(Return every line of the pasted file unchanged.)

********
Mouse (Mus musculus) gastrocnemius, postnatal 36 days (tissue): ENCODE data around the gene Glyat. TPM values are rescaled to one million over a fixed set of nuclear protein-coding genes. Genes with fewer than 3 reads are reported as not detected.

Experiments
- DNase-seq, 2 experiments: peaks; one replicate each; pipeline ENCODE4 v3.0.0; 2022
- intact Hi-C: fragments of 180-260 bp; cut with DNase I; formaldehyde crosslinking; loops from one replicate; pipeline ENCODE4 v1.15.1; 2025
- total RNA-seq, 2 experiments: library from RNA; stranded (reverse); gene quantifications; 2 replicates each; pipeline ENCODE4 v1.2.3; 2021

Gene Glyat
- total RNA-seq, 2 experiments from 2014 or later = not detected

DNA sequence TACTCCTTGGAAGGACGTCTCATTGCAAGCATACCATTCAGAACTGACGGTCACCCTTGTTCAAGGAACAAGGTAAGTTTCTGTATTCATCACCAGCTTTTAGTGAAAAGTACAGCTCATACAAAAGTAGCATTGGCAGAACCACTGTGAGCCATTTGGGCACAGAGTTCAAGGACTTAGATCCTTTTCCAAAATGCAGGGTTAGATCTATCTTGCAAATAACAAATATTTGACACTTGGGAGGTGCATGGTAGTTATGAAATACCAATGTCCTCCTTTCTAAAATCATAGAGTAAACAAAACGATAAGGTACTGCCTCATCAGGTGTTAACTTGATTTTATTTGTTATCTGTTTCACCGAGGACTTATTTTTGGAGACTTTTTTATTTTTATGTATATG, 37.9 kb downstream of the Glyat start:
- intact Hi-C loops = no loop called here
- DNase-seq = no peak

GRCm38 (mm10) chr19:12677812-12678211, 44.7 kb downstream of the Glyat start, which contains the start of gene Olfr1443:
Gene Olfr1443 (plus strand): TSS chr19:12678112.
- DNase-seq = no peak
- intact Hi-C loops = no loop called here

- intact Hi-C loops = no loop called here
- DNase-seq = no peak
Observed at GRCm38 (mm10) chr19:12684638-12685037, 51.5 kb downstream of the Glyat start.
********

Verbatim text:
Mouse (Mus musculus) gastrocnemius, postnatal 36 days (tissue): ENCODE data around the gene Glyat. TPM values are rescaled to one million over a fixed set of nuclear protein-coding genes. Genes with fewer than 3 reads are reported as not detected.

Experiments
- DNase-seq, 2 experiments: peaks; one replicate each; pipeline ENCODE4 v3.0.0; 2022
- intact Hi-C: fragments of 180-260 bp; cut with DNase I; formaldehyde crosslinking; loops from one replicate; pipeline ENCODE4 v1.15.1; 2025
- total RNA-seq, 2 experiments: library from RNA; stranded (reverse); gene quantifications; 2 replicates each; pipeline ENCODE4 v1.2.3; 2021

Gene Glyat
- total RNA-seq, 2 experiments from 2014 or later = not detected

DNA sequence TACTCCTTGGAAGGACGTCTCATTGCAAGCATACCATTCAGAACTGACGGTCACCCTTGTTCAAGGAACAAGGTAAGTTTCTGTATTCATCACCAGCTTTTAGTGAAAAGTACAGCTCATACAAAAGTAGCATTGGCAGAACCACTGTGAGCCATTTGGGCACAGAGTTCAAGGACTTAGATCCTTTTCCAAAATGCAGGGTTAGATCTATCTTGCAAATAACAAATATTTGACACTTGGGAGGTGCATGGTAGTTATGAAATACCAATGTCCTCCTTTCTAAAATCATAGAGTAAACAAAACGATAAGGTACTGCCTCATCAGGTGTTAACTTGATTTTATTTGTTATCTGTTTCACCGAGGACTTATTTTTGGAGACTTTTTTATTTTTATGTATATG, 37.9 kb downstream of the Glyat start:
- intact Hi-C loops = no loop called here
- DNase-seq = no peak

GRCm38 (mm10) chr19:12677812-12678211, 44.7 kb downstream of the Glyat start, which contains the start of gene Olfr1443:
Gene Olfr1443 (plus strand): TSS chr19:12678112.
- DNase-seq = no peak
- intact Hi-C loops = no loop called here

- intact Hi-C loops = no loop called here
- DNase-seq = no peak
Observed at GRCm38 (mm10) chr19:12684638-12685037, 51.5 kb downstream of the Glyat start.